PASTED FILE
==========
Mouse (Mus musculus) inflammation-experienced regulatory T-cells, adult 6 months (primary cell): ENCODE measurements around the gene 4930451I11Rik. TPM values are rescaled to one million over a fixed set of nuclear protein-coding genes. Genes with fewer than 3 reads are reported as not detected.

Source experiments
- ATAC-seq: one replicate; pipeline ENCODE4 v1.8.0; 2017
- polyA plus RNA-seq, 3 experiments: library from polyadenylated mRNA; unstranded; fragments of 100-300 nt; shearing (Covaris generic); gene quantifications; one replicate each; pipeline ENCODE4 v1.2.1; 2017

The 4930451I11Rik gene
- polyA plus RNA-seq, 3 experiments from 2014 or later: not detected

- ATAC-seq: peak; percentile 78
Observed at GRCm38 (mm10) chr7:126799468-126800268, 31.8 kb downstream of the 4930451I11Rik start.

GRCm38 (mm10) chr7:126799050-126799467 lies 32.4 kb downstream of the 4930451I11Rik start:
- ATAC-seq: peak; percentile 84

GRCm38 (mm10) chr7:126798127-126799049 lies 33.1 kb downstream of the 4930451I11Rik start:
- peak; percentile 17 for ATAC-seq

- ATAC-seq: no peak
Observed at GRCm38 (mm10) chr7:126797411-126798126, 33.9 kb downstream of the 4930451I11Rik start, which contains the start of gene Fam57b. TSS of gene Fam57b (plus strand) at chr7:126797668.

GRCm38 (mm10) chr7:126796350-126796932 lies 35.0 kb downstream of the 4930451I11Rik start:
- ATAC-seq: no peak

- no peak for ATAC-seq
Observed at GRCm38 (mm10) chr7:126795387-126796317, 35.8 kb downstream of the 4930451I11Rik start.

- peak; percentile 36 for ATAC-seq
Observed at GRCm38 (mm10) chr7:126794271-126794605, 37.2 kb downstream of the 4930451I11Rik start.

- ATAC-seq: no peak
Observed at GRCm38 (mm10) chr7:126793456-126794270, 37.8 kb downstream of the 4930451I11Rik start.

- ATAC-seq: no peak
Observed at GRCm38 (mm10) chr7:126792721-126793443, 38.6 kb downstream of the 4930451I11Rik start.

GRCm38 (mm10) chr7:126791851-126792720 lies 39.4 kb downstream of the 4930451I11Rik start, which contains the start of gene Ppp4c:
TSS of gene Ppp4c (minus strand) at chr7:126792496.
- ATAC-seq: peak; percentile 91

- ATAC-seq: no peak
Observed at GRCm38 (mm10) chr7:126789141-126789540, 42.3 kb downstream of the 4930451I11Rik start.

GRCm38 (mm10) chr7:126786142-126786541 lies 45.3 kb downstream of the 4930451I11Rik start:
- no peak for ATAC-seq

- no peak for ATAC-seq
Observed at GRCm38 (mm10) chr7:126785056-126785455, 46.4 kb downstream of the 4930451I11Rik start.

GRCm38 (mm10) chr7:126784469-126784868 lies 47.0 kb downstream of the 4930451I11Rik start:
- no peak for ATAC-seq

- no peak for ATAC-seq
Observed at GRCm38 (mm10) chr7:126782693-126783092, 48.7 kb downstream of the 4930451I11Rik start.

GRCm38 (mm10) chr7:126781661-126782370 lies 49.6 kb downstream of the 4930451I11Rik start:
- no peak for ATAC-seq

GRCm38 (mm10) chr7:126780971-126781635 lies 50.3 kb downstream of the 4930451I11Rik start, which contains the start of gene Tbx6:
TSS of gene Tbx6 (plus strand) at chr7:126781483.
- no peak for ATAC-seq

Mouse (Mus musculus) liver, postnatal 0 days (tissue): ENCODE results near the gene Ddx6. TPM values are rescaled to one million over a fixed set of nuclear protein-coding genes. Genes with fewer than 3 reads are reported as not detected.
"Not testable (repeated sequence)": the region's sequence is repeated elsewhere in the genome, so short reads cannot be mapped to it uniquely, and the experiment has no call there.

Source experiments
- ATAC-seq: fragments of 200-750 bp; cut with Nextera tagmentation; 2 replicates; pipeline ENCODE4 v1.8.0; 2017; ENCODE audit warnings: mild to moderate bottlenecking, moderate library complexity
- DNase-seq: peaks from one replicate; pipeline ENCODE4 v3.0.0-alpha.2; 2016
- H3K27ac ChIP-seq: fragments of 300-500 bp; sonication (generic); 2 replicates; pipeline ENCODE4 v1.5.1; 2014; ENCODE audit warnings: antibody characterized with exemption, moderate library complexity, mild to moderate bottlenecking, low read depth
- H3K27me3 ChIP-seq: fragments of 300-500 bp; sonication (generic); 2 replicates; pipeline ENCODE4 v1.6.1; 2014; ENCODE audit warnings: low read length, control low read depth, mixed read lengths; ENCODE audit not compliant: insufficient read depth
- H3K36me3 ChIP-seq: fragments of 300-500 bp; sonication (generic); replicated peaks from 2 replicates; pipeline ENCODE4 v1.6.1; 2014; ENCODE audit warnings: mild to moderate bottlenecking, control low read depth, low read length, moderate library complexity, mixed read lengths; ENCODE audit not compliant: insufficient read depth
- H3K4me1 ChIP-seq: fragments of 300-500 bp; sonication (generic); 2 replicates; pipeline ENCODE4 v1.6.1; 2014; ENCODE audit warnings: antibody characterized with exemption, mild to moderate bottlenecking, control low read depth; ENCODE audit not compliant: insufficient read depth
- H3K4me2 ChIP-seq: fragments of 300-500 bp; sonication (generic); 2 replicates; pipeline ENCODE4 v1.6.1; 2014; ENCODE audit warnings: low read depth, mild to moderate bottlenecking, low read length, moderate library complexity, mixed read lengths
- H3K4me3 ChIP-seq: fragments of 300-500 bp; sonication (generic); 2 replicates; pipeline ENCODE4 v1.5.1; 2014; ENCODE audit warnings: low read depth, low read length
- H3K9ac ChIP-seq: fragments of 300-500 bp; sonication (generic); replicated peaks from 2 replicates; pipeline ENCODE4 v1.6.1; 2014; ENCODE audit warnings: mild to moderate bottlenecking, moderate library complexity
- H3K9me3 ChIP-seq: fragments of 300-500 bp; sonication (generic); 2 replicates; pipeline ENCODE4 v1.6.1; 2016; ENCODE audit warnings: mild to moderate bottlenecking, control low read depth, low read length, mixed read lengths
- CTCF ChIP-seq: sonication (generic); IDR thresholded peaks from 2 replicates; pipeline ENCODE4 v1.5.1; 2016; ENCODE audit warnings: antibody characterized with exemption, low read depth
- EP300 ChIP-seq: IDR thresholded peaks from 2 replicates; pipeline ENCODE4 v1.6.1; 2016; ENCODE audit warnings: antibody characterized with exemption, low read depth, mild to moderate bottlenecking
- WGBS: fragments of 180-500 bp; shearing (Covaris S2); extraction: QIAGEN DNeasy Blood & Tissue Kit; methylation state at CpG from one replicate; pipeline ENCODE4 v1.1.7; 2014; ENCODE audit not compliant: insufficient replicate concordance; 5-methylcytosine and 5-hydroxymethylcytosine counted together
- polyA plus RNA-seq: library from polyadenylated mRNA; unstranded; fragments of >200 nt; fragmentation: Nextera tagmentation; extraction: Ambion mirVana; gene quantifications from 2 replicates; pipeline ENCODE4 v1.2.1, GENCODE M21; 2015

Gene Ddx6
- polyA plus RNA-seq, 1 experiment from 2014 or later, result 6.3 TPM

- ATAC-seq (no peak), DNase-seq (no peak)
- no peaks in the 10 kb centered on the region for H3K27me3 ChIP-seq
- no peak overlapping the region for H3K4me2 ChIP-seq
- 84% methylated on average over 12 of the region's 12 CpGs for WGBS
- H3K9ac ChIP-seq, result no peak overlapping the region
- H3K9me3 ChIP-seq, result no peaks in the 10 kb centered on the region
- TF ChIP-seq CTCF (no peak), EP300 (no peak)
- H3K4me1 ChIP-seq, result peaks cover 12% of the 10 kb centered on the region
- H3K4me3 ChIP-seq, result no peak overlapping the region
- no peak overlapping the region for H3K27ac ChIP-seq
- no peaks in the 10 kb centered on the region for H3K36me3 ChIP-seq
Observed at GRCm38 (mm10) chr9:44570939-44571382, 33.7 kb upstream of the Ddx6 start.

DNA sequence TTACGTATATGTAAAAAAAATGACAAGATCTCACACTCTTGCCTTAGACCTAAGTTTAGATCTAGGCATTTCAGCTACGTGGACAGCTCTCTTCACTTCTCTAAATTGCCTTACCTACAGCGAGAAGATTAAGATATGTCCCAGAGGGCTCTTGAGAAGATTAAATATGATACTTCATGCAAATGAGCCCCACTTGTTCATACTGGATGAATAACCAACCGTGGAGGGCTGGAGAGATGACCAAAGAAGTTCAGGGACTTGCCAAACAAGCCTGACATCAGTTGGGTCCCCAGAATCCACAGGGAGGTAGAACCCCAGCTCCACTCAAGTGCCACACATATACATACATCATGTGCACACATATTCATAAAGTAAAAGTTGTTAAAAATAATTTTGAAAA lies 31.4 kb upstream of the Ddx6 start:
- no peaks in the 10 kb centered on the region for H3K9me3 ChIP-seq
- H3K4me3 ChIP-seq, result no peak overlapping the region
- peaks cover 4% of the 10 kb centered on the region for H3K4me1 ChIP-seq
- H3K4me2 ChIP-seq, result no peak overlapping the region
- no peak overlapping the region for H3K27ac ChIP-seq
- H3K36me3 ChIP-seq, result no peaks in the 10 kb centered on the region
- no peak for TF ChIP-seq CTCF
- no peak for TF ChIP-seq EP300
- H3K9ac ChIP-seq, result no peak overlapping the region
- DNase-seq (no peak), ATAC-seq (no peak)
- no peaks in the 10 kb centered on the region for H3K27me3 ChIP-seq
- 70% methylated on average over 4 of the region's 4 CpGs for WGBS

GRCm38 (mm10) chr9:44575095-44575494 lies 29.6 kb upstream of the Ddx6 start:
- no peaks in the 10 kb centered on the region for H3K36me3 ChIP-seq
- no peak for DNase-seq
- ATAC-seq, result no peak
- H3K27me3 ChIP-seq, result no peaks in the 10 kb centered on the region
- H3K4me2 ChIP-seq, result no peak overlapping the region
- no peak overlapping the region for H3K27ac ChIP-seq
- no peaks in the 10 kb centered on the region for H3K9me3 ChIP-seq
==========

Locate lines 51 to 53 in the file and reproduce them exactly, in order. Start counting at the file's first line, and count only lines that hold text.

- H3K4me1 ChIP-seq: fragments of 300-500 bp; sonication (generic); 2 replicates; pipeline ENCODE4 v1.6.1; 2014; ENCODE audit warnings: antibody characterized with exemption, mild to moderate bottlenecking, control low read depth; ENCODE audit not compliant: insufficient read depth
- H3K4me2 ChIP-seq: fragments of 300-500 bp; sonication (generic); 2 replicates; pipeline ENCODE4 v1.6.1; 2014; ENCODE audit warnings: low read depth, mild to moderate bottlenecking, low read length, moderate library complexity, mixed read lengths
- H3K4me3 ChIP-seq: fragments of 300-500 bp; sonication (generic); 2 replicates; pipeline ENCODE4 v1.5.1; 2014; ENCODE audit warnings: low read depth, low read length